Sometimes I think the Democrats could screw up a two-car funeral. I’ve been exasperated by the Democrats many times in my five decades as a journalist, but nothing was quite so disheartening as the dumb political miscalculation and misplaced indignation in the Democrats’ stampede to throw Al Franken under the bus.
Here was the miscalculation: By demanding Franken’s ouster and jumping the gun on the due process of a pending ethics investigation, Democrats thought they would be displaying zero tolerance for any sort of sexual misconduct and demonstrating clean hands. This in turn would shame Republicans to do likewise, and embarrass the Republicans’ Senate candidate in Tuesday’s Alabama special election.
So how did that work out? Republican Roy Moore continues to stonewall and lie about the women who stepped forward with their accusations of far more serious sexual crimes. Trump continues in office as the groper in chief. Democrats are revealed to be weak, opportunist, and disloyal to their own.
Does anyone think that Franken’s announced resignation will change a single vote in Alabama, where polls now show Moore overtaking Democrat Doug Jones? In hoping to shame Republicans, Franken’s Democratic scourges overlooked one reality: the Republicans are shameless.
As an example of the Democrats’ muddled logic, consider the words of New York Senator Kirsten Gillibrand, one of the leaders of the stampede:
“I think when we start having to talk about the differences between sexual assault and sexual harassment and unwanted groping you are having the wrong conversation,” Gillibrand said on Wednesday. “You need to draw a line in the sand and say none of it is OK. None of it is acceptable.”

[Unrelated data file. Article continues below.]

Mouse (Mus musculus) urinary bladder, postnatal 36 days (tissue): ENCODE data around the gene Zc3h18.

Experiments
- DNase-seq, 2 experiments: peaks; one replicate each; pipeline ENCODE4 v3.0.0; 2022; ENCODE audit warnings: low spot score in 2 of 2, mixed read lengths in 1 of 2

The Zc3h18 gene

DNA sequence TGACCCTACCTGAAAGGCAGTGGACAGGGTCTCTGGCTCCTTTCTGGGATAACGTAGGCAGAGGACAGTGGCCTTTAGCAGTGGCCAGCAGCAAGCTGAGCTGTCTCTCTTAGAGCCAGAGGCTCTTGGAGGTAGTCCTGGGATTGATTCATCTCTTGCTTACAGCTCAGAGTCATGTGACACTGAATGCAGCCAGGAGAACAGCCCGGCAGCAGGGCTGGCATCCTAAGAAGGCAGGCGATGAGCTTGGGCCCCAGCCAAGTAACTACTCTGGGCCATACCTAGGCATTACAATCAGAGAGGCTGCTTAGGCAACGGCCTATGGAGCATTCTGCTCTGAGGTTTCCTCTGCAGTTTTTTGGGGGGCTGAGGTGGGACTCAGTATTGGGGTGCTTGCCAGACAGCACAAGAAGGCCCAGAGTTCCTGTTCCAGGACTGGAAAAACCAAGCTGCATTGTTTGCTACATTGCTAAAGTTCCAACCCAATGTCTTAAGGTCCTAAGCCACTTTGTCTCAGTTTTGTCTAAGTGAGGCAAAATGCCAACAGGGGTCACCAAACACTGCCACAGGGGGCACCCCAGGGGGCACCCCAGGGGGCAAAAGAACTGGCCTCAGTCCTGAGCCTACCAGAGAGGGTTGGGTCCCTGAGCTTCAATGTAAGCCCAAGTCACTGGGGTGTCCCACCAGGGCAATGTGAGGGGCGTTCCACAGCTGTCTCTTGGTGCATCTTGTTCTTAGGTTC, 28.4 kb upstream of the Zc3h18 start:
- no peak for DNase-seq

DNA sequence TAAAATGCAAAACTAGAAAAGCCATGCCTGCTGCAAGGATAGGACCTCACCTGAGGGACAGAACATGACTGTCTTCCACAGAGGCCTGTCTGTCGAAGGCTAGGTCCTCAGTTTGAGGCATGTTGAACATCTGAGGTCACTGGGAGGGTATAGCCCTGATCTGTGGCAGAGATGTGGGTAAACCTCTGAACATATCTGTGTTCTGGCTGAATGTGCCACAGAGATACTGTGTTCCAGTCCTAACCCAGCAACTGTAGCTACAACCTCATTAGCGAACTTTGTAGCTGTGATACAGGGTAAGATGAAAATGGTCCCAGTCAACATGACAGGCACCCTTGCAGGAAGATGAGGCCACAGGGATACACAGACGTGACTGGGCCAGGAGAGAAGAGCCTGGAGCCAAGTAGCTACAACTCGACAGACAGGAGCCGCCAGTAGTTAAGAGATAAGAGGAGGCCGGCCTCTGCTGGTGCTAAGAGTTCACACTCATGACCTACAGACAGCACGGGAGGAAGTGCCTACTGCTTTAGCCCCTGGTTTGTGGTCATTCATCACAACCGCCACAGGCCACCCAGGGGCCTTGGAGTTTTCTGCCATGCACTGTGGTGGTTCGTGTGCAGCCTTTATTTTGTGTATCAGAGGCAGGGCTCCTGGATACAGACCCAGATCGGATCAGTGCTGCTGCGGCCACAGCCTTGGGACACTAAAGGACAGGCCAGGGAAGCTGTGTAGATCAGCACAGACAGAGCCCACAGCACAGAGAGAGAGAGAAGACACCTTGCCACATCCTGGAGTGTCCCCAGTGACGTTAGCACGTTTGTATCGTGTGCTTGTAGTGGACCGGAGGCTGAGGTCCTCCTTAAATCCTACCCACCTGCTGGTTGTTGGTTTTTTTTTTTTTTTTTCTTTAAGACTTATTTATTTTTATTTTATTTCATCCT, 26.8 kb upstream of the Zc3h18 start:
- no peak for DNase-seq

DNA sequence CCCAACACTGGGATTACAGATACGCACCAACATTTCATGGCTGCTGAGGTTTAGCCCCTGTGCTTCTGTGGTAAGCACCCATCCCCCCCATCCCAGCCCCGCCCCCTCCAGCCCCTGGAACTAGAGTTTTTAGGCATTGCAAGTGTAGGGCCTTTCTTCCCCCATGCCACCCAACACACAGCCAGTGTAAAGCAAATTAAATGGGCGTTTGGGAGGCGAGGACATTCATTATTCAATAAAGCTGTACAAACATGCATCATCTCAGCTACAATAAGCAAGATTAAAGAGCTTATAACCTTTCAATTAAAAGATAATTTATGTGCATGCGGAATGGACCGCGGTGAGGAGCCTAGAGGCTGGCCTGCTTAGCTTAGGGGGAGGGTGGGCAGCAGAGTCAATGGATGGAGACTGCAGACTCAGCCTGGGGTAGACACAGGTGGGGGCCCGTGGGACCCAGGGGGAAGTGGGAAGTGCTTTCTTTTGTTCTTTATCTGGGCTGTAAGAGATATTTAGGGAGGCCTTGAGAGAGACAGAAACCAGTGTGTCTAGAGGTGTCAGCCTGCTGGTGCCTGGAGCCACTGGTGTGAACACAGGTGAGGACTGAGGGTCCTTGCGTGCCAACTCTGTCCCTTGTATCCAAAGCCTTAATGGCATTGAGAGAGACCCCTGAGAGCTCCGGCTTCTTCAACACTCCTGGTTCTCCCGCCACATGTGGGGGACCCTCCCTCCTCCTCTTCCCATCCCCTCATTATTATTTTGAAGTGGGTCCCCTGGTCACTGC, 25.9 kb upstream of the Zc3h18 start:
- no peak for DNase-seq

Excuse me? Just as there is a difference between murder and shoplifting, the rape of a child is not the same as an unwanted pat on the butt. Yes, Franken’s alleged actions were crude and sophomoric, even abusive, but Roy Moore’s alleged child predation and Franken’s misdemeanor misconduct are not in the same ethical universe. Contrary to Gillibrand, this conversation needs a sense of proportion, otherwise we are moral idiots.
Franken’s statement of a few weeks ago was exemplary. He apologized and expressed a full understanding of why his actions were offensive and unacceptable, and he called for a full investigation. But Democrats needed a human sacrifice. Some purists even found fault with his resignation speech as insufficiently groveling. (In the medieval Inquisition, you died if you admitted the charges, and you died if you presumed to defend yourself. The point was to obtain the confession.)
Why is the indignation directed at Franken not directed full force at Moore? And at Donald Trump?
Democrats missed a huge opportunity to point to the ethics investigation of Franken, and insist that similar investigations be directed at Moore and Trump. Instead, Franken is seen as having admitted guilt, while Moore is still presumed innocent.
In a few weeks, Moore could be seated in the senate, while Franken, a far more principled and noble man, will be gone. Bravo, Democrats.
Some Democratic senator, preferably a woman, should have the decency to stand up in the Senate and say, “We really got this wrong. Instead of a rush to judgment, let’s have a full ethics investigation of Franken — and of Moore and Trump.”
Sunday, on Fox News, former Trump campaign manager Corey Lewandowski suggested that Franken might not resign after all. From your lips, Corey.
We are in the early stages of a long overdue revolution. Women are finally demanding that powerful men cease treating women as sexual toys. Amen to that. But revolutions are messy. And, as the historian Crane Brinton pointed out, revolutions have an unfortunate habit of trying to create republics of virtue and ending up with reigns of terror.
Surely the goal here is a mass revision of what is considered acceptable behavior by men, especially men with power. But this overdue goal does not operate in a political vacuum. When Democrats turn on their own with no sense of proportion, the winners are not feminist values. The winners are Republicans who find the whole movement amusing.
Robert Kuttner is co-editor of The American Prospect and professor at Brandeis University’s Heller School. His forthcoming book is Can Democracy Survive Global Capitalism?
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